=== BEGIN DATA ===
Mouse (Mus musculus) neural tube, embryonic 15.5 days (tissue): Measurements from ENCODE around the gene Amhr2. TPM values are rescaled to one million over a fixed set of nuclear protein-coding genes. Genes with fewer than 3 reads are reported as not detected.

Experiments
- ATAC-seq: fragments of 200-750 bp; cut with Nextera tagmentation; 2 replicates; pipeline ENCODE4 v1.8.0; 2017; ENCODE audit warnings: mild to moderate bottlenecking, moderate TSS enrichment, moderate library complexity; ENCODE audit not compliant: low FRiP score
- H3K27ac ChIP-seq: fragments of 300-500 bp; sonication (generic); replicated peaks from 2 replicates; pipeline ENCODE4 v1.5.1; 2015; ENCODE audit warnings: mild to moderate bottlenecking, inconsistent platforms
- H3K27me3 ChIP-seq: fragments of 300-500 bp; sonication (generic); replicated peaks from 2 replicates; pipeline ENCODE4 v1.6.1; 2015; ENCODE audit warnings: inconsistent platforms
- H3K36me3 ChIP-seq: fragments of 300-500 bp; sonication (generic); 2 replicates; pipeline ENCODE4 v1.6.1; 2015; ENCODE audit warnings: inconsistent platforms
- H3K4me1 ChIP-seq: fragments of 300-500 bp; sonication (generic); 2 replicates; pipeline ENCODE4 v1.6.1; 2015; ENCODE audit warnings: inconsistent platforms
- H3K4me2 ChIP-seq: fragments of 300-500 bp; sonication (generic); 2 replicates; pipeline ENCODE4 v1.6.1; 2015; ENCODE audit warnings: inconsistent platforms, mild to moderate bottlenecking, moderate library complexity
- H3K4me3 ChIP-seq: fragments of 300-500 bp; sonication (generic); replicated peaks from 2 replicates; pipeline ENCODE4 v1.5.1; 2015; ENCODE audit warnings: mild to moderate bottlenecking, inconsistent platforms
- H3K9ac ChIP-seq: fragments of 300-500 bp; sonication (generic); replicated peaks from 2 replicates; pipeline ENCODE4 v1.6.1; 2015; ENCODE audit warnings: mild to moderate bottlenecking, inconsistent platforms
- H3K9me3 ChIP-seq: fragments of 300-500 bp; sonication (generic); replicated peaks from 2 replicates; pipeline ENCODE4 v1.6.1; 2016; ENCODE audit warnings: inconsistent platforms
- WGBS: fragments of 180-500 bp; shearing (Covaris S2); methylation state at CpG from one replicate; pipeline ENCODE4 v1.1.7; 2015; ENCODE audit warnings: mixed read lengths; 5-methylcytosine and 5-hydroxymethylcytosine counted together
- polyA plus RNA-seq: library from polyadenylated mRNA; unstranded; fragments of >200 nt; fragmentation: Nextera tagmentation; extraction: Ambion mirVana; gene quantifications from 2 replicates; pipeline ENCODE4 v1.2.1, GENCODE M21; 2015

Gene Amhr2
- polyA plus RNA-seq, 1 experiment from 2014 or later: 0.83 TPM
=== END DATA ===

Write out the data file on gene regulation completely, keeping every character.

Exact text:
Mouse (Mus musculus) neural tube, embryonic 15.5 days (tissue): Measurements from ENCODE around the gene Amhr2. TPM values are rescaled to one million over a fixed set of nuclear protein-coding genes. Genes with fewer than 3 reads are reported as not detected.

Experiments
- ATAC-seq: fragments of 200-750 bp; cut with Nextera tagmentation; 2 replicates; pipeline ENCODE4 v1.8.0; 2017; ENCODE audit warnings: mild to moderate bottlenecking, moderate TSS enrichment, moderate library complexity; ENCODE audit not compliant: low FRiP score
- H3K27ac ChIP-seq: fragments of 300-500 bp; sonication (generic); replicated peaks from 2 replicates; pipeline ENCODE4 v1.5.1; 2015; ENCODE audit warnings: mild to moderate bottlenecking, inconsistent platforms
- H3K27me3 ChIP-seq: fragments of 300-500 bp; sonication (generic); replicated peaks from 2 replicates; pipeline ENCODE4 v1.6.1; 2015; ENCODE audit warnings: inconsistent platforms
- H3K36me3 ChIP-seq: fragments of 300-500 bp; sonication (generic); 2 replicates; pipeline ENCODE4 v1.6.1; 2015; ENCODE audit warnings: inconsistent platforms
- H3K4me1 ChIP-seq: fragments of 300-500 bp; sonication (generic); 2 replicates; pipeline ENCODE4 v1.6.1; 2015; ENCODE audit warnings: inconsistent platforms
- H3K4me2 ChIP-seq: fragments of 300-500 bp; sonication (generic); 2 replicates; pipeline ENCODE4 v1.6.1; 2015; ENCODE audit warnings: inconsistent platforms, mild to moderate bottlenecking, moderate library complexity
- H3K4me3 ChIP-seq: fragments of 300-500 bp; sonication (generic); replicated peaks from 2 replicates; pipeline ENCODE4 v1.5.1; 2015; ENCODE audit warnings: mild to moderate bottlenecking, inconsistent platforms
- H3K9ac ChIP-seq: fragments of 300-500 bp; sonication (generic); replicated peaks from 2 replicates; pipeline ENCODE4 v1.6.1; 2015; ENCODE audit warnings: mild to moderate bottlenecking, inconsistent platforms
- H3K9me3 ChIP-seq: fragments of 300-500 bp; sonication (generic); replicated peaks from 2 replicates; pipeline ENCODE4 v1.6.1; 2016; ENCODE audit warnings: inconsistent platforms
- WGBS: fragments of 180-500 bp; shearing (Covaris S2); methylation state at CpG from one replicate; pipeline ENCODE4 v1.1.7; 2015; ENCODE audit warnings: mixed read lengths; 5-methylcytosine and 5-hydroxymethylcytosine counted together
- polyA plus RNA-seq: library from polyadenylated mRNA; unstranded; fragments of >200 nt; fragmentation: Nextera tagmentation; extraction: Ambion mirVana; gene quantifications from 2 replicates; pipeline ENCODE4 v1.2.1, GENCODE M21; 2015

Gene Amhr2
- polyA plus RNA-seq, 1 experiment from 2014 or later: 0.83 TPM